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“Bite-Size Bits of Local, National, and Global History”
“Bite-Size Bits of Local, National, and Global History”
Near Fredericksburg in Spotsylvania County, Virginia — The American South (Mid-Atlantic)
 

Slaughter Pen Farm

Killing Range

 
 
Killing Range Marker image. Click for full size.
By Craig Swain, July 25, 2009
1. Killing Range Marker
Inscription. Before the battle, Confederate artillerists used a lone tree on this ridge as a mark to establish a "killing range," to punish any Federals who attacked. As Gen. George G. Meade's men surged past the unassuming tree, the Confederates trapped Union troops in a deadly crossfire.

Gen. John Gibbon's division remained in the field behind you as Meade attacked. The 60-degree day thawed the ground and men wallowed in a sea of mud. Gibbon sent forward skirmishers, who exchanged fire with their Confederate counterparts. One of Gibbon's men found the wherewithal to write in his diary at this moment: "The different noises of shot & shell & bullet are very peculiar. Boys talking, & even joking together while the shells flew thickest. The crash & war of explosions in the woods is tremendous. Skirmishing becoming sharper, bullets flying thicker, - hot work ahead. Must put away my book - in danger of being hit."

"Shells burst and flung down splatters of pain; here a man clapped a hand to his bleeding face and cursed, and there another squirmed deeper into the mud and cried, unnerved."
-Lt. Abner R. Small, 16th Maine Infantry, USA

"Cannonading and skirmishing was still kept up, getting nearer and more vigourous and occasionally they would salute us with a bomb and sometimes with dangerous consequences."
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Civil War Preservation Trust image. Click for more information.
2. Civil War Preservation Trust
Help preservation like the Slaughter Pen Farm.
Click for more information.
Pvt. M. Hill Fitzpatrick, 45th Georgia Infantry, CSA
 
Erected 2009 by Civil War Preservation Trust and Virginia Civil War Trails.
 
Marker series. This marker is included in the Virginia Civil War Trails marker series.
 
Location. 38° 15.764′ N, 77° 26.737′ W. Marker is near Fredericksburg, Virginia, in Spotsylvania County. Marker can be reached from Tidewater Trail (U.S. 17), on the right when traveling south. Click for map. Located on the Civil War Preservation Trust's Slaughter Pen Farm trail. Please obtain permission before entering the property. Call CWPT at (800) 298-7878. Marker is in this post office area: Fredericksburg VA 22408, United States of America.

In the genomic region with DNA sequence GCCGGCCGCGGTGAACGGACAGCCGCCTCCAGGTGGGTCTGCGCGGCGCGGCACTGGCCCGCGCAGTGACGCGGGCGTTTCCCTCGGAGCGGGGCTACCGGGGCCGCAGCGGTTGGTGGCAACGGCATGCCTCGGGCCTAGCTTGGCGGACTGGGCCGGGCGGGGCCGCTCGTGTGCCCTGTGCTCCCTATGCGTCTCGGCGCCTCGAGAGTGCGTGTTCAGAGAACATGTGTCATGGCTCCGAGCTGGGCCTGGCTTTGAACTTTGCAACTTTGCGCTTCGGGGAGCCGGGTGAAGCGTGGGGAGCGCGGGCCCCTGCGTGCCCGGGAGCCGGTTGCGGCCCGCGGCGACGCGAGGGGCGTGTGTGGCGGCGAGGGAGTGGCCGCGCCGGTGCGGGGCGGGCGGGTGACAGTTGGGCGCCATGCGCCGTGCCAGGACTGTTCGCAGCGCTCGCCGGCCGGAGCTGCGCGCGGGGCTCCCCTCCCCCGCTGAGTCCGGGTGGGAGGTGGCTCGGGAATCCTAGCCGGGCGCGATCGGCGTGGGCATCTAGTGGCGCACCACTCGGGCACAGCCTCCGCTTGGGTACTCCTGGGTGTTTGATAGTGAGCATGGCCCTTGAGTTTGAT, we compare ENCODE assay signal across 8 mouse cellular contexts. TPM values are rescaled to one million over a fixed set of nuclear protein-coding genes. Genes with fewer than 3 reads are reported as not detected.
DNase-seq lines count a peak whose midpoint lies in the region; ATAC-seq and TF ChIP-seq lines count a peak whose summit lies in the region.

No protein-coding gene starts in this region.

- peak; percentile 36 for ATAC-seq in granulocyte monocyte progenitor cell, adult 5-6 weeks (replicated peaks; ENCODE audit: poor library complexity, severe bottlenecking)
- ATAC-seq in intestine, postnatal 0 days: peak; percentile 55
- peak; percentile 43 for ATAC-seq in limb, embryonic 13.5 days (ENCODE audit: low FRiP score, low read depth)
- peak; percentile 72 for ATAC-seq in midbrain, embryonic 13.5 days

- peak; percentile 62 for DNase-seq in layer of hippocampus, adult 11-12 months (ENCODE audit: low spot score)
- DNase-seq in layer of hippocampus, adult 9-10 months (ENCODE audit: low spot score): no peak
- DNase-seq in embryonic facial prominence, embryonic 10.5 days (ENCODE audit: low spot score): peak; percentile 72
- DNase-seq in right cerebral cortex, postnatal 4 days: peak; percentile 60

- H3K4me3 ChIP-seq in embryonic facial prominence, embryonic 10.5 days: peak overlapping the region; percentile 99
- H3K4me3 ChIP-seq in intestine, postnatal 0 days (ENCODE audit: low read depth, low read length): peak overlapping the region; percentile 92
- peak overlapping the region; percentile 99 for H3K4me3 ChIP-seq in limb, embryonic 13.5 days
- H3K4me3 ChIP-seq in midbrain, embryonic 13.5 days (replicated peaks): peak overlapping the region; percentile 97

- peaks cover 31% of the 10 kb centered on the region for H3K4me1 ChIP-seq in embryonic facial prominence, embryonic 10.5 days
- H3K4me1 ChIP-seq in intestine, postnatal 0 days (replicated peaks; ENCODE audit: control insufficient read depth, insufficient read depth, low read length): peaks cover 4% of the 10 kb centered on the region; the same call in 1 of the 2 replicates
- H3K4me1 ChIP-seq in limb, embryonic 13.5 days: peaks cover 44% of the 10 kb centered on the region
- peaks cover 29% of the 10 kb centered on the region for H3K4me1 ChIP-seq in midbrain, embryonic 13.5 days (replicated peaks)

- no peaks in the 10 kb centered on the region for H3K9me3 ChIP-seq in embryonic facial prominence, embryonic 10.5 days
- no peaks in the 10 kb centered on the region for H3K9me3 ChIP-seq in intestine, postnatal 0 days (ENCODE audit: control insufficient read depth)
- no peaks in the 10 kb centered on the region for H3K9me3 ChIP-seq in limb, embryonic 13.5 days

Other nearby markers. At least 8 other markers are within walking distance of this marker. A different marker also named Slaughter Pen Farm (about 700 feet away, measured in a direct line); a different marker also named Slaughter Pen Farm (about 700 feet away); a different marker also named Slaughter Pen Farm (approx. 0.2 miles away); a different marker also named Slaughter Pen Farm (approx. 0.2 miles away); a different marker also named Slaughter Pen Farm (approx. mile away); a different marker
Close Up of the Battle Map image. Click for full size.
By Craig Swain, July 25, 2009
3. Close Up of the Battle Map
The north seeking arrow points to the lower right of the map.
also named Slaughter Pen Farm (approx. mile away); Battle of Fredericksburg (approx. mile away); a different marker also named Battle of Fredericksburg (approx. mile away). Click for a list of all markers in Fredericksburg.
 
More about this marker. On the lower left is a photograph of ruins on the battlefield. "A solitary fire-blackened chimney," like that shown in this photo, stood here - one of the few landmarks on this open battlefield. It was all that remained of the house of Robert Brooks, overseer for the nearby Mannsfield plantation. Before the battle, a Confederate detachment burned the house to prevent its use by Union sharpshooters.

In the lower center is another photo of the battlefield landscape. The wet, muddy field with the lone "Killing Range" tree may have resembled this 1862 scene.

On the lower right is a map of the battle showing respective unit positions and movements described in the text. Meade's attack was well underway before Gibbon's assault commenced. This made it more difficult for the divisions to support each other and ultimately blunted the effectiveness of the attack.
 
Also see . . .
Fourth Wayside on the Slaughter Pen Farm Trail image. Click for full size.
By Craig Swain, July 25, 2009
4. Fourth Wayside on the Slaughter Pen Farm Trail
 The Slaughter Pen Farm. Civil War Preservation Trust virtual tour of the Slaughter Pen Farm. (Submitted on July 27, 2009, by Craig Swain of Leesburg, Virginia.) 
 
Categories. War, US Civil
 
Gibbon's Position image. Click for full size.
By Craig Swain, July 25, 2009
5. Gibbon's Position
Looking west from the marker location. Gibbon's Division held a series of lines in what is a summer time cornfield, to the right, in this view. Taylor's Brigade was at the fore of Gibbon's formation.
Meade's Attacking Columns image. Click for full size.
By Craig Swain, July 25, 2009
6. Meade's Attacking Columns
Looking back over the marker to the southeast. Meade's Division attacked across the open fields in the distance, and struck a gap in the Confederate lines just to the right of the modern warehouse buildings. Confederate artillery fired upon Meade's men as they advanced.
 
 
Credits. This page originally submitted on , by Craig Swain of Leesburg, Virginia. This page has been viewed 1,059 times since then and 22 times this year. Photos:   1. submitted on , by Craig Swain of Leesburg, Virginia.   2. submitted on , by Craig Swain of Leesburg, Virginia.   3, 4, 5, 6. submitted on , by Craig Swain of Leesburg, Virginia. This page was last revised on June 16, 2016.
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